Set in the fictitious African nation of Wakanda, the six volumes of the Black Panther comic book weave plots that are faithful to superhero tropes and aware of Black nationalist discourses. The storylines focus on deterring white dominance, tribal warfare, and mineral exploitation. Creating characters conscious of the threats to their autonomy is an opportunity to reframe the “Black power” trope. This photo essay explores how iterations of raced and gendered figures in mainstream and independent comics are used to mediate and meditate on certain social anxieties. The images and their associated captions explore how Afrofuturism in “Black” comics not only provides illustrative cases of actual Black social life and political crossings engaged with cultural Black archives, but stimulates complex engagements with Black feminist thought in order to advance the liberation struggles of mutant, racialized, and gendered bodies seeking empowerment and social justice.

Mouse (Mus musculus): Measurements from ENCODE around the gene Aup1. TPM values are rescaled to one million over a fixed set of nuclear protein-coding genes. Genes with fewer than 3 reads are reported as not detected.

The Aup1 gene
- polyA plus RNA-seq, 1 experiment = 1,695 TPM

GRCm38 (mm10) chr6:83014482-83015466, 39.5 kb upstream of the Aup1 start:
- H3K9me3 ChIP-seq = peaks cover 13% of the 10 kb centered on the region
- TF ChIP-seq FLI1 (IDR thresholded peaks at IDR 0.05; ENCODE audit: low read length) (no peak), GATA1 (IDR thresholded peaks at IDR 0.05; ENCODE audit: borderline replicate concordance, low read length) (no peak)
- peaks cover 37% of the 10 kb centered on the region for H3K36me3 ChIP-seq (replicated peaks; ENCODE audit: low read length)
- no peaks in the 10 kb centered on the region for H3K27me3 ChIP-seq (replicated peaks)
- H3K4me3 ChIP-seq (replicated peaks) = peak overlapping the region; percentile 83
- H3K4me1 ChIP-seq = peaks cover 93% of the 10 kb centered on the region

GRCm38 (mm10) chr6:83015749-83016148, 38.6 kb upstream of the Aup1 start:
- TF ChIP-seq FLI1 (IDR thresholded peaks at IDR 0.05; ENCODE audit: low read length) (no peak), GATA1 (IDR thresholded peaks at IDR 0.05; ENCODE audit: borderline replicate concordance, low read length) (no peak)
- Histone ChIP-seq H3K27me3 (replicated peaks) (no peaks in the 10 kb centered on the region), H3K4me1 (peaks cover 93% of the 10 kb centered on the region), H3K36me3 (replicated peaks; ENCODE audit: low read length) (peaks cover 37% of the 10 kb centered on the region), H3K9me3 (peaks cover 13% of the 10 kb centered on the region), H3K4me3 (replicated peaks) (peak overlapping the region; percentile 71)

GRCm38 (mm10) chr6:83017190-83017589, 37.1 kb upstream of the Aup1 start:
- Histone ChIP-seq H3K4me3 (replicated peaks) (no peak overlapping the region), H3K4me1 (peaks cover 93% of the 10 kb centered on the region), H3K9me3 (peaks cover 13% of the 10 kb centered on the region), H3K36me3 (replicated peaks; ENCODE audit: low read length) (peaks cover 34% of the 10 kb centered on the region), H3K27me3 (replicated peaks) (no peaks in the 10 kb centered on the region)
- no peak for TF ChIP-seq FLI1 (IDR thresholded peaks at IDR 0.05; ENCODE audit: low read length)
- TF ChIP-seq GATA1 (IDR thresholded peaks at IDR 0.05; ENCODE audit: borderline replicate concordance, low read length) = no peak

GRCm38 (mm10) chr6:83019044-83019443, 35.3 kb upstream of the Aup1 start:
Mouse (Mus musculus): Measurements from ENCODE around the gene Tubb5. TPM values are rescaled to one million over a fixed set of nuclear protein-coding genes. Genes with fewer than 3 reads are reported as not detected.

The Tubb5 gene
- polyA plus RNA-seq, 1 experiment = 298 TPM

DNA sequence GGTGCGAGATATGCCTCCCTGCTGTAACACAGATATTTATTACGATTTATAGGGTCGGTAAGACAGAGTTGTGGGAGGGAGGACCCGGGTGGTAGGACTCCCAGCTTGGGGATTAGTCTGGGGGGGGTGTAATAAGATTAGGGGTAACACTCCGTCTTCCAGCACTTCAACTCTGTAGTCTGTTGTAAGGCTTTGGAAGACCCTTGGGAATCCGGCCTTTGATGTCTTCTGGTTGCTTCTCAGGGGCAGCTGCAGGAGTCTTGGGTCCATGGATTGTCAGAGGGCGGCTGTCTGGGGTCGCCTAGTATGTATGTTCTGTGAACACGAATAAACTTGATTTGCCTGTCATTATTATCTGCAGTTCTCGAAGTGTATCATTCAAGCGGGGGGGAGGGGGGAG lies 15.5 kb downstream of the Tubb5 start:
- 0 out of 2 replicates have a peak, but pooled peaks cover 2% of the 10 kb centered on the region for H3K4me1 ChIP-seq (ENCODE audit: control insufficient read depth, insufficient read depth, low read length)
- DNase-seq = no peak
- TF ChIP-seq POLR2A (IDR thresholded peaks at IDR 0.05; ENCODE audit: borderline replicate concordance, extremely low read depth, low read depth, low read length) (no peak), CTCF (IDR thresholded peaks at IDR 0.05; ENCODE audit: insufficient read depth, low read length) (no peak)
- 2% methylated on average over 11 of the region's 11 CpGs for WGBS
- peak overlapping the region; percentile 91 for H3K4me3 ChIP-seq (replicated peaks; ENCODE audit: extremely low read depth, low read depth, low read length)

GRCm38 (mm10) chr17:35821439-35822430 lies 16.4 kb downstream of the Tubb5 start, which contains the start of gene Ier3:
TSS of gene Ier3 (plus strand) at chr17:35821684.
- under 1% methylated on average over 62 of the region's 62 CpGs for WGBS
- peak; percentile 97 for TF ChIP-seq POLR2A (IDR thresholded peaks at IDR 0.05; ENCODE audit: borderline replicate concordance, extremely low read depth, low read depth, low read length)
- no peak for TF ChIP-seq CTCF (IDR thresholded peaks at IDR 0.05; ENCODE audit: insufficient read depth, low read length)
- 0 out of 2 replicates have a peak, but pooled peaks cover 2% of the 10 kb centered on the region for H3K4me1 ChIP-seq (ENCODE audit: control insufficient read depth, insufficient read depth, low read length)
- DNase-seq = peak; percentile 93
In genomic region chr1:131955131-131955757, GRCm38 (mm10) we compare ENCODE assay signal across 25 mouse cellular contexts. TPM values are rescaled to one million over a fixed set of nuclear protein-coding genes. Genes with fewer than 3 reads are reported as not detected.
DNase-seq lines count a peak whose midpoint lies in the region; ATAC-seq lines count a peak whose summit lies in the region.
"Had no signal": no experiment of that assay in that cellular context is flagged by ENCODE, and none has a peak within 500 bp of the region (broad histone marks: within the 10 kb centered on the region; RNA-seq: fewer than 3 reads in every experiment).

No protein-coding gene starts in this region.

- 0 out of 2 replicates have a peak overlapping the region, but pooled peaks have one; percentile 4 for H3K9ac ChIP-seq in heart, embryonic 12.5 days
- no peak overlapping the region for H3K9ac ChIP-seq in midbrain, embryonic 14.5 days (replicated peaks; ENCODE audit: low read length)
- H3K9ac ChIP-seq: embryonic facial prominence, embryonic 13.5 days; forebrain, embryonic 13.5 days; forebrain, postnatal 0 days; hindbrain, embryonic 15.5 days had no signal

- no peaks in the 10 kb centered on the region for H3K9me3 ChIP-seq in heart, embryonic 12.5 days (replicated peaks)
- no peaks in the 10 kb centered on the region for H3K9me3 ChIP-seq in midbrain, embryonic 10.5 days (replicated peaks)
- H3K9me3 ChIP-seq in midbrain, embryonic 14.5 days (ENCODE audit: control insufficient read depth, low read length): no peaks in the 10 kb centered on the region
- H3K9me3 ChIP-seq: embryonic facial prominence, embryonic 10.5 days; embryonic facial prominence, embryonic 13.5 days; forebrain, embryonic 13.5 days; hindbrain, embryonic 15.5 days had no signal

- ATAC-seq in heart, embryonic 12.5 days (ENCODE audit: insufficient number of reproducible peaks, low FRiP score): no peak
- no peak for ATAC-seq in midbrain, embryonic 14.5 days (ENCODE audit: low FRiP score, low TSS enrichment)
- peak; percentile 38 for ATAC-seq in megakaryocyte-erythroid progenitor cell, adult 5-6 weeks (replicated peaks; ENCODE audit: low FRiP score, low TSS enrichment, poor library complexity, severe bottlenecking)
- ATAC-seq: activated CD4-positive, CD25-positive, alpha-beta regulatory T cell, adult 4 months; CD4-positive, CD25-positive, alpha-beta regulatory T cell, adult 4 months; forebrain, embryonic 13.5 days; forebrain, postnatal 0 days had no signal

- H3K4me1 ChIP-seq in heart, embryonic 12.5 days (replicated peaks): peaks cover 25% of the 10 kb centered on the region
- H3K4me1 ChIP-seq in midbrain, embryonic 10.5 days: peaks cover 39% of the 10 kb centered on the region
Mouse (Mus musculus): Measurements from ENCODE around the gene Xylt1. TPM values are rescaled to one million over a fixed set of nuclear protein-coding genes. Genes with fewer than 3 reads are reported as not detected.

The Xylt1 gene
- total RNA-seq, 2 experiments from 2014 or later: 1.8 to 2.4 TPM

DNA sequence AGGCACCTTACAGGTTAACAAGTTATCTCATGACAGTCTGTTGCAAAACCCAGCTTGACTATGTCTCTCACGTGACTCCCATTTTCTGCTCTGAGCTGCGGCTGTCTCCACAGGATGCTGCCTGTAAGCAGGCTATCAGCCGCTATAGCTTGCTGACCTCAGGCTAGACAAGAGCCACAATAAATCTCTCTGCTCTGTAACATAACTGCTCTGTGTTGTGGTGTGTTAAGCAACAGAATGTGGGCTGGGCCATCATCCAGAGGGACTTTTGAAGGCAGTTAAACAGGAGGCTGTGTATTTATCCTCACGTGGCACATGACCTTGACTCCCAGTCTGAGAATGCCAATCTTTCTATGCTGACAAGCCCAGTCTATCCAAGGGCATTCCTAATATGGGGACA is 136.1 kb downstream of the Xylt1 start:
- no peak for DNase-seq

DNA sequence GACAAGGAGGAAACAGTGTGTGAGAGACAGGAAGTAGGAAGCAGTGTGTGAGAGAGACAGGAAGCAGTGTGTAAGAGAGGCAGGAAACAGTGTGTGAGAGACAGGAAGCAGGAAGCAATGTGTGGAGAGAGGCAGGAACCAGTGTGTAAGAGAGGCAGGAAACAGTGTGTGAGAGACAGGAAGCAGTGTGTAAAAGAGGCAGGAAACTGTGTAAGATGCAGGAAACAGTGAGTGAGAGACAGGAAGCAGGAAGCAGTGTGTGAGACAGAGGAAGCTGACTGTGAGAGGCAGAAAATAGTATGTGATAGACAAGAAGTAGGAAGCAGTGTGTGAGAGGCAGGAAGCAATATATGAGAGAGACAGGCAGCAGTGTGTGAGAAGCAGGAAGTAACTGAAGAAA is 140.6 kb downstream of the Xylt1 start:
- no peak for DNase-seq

“Black” Comics as a Cultural Archive of Black Life in America
Cathy Thomas is a PhD candidate in literature at the University of California, Santa Cruz. Her research and writing focus on the Caribbean diaspora, experimental writing, and Black feminist thought. She is specifically interested in Caribbean carnival; she has investigated the interrelationships at play between gender, race, sexuality, and genre, and undertaken various analyses of leisure, labor, literature, and performance, to examine the emotional and financial commitments of this ephemeral ritualistic space. She takes similar intersectional approaches to comics and action figures. Her research has been published in a chapter in Articulating the Action Figure: Essays on Toys and Their Messages (McFarland, 2017).
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Cathy Thomas; “Black” Comics as a Cultural Archive of Black Life in America. Feminist Media Histories 1 July 2018; 4 (3): 49–95. doi: https://doi.org/10.1525/fmh.2018.4.3.49
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